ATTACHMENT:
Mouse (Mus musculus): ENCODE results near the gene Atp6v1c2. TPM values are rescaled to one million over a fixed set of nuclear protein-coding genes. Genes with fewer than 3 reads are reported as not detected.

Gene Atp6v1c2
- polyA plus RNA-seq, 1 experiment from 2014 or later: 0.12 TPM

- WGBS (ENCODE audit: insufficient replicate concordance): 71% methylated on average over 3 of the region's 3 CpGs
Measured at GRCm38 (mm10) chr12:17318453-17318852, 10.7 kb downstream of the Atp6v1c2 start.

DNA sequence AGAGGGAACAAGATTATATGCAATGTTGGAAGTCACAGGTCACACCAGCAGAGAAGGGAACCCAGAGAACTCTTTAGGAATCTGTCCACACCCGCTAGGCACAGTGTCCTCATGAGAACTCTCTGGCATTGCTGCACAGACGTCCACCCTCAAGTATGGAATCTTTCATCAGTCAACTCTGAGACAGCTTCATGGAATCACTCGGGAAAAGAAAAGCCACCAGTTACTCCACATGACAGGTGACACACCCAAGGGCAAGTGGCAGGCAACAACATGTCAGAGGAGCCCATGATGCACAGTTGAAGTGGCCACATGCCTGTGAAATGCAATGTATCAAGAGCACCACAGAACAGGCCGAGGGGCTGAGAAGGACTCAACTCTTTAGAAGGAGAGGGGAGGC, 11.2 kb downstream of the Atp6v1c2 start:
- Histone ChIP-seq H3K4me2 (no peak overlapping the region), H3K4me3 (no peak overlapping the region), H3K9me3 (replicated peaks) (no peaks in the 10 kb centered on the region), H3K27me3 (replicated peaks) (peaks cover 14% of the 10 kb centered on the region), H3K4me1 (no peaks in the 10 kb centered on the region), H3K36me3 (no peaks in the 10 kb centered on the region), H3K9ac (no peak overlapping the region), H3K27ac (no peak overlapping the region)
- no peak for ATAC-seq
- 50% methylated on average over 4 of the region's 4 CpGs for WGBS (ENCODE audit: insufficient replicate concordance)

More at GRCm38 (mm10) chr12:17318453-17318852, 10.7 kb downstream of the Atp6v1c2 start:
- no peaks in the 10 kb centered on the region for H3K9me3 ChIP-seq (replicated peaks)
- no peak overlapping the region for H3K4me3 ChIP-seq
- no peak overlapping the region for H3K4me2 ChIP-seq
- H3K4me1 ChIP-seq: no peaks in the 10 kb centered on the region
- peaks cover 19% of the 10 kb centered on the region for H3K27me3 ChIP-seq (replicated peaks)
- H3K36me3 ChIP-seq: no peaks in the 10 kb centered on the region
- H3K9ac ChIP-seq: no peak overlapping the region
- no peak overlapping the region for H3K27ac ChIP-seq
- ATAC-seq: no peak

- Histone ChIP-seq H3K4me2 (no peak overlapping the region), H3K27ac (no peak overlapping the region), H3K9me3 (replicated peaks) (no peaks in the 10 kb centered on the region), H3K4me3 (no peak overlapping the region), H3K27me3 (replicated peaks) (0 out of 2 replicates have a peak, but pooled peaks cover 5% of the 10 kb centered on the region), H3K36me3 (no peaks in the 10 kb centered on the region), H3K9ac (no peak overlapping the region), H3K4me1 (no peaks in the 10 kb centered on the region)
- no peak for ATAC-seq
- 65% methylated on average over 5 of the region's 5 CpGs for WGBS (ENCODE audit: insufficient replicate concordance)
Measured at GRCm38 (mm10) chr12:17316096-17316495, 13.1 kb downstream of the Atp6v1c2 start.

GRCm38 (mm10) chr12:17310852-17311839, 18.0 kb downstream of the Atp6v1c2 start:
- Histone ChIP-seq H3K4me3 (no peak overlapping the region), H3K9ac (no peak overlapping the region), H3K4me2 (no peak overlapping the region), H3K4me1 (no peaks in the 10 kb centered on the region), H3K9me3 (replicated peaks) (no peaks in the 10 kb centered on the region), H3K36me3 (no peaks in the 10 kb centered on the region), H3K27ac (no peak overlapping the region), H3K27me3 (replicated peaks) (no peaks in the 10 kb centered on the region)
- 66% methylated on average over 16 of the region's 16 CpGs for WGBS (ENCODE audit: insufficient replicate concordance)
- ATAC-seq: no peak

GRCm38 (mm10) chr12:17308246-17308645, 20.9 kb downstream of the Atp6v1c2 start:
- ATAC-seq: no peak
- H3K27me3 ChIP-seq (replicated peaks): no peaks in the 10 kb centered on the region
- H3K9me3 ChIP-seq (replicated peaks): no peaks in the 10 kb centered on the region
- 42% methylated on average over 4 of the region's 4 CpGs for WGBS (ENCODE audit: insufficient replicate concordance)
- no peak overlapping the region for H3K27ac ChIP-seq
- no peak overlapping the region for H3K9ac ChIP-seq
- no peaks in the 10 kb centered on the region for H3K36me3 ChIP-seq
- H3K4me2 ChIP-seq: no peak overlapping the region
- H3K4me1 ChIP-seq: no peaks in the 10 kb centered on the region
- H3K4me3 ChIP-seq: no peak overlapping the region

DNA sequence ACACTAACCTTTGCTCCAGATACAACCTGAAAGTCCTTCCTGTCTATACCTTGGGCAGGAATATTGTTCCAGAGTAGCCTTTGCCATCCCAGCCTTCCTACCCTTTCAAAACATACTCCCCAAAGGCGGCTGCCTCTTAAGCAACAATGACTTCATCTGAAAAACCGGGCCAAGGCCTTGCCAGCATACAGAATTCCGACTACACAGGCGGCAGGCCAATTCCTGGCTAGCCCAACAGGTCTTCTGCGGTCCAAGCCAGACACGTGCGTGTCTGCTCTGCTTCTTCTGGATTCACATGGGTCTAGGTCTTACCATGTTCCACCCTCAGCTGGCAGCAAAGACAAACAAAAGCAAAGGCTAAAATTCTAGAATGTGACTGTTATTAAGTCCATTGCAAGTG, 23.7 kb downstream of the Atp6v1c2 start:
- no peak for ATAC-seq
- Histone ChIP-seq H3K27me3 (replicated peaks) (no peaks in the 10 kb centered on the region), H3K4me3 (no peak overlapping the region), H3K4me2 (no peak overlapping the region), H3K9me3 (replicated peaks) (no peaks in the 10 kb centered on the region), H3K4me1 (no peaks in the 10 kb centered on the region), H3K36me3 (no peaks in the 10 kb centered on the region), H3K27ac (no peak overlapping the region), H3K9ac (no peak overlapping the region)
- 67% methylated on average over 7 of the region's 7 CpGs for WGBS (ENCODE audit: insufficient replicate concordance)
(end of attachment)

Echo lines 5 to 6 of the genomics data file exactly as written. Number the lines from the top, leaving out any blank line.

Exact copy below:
Measured at GRCm38 (mm10) chr12:17318453-17318852, 10.7 kb downstream of the Atp6v1c2 start.

DNA sequence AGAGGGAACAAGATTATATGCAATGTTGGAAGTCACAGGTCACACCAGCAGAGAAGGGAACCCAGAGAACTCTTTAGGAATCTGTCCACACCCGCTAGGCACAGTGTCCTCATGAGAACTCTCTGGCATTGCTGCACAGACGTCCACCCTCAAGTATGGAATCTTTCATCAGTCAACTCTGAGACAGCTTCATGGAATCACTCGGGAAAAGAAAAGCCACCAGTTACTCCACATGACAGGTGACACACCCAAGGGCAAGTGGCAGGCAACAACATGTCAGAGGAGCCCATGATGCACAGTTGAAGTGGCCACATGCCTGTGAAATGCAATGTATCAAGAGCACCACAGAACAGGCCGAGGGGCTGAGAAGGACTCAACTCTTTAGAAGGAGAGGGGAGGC, 11.2 kb downstream of the Atp6v1c2 start: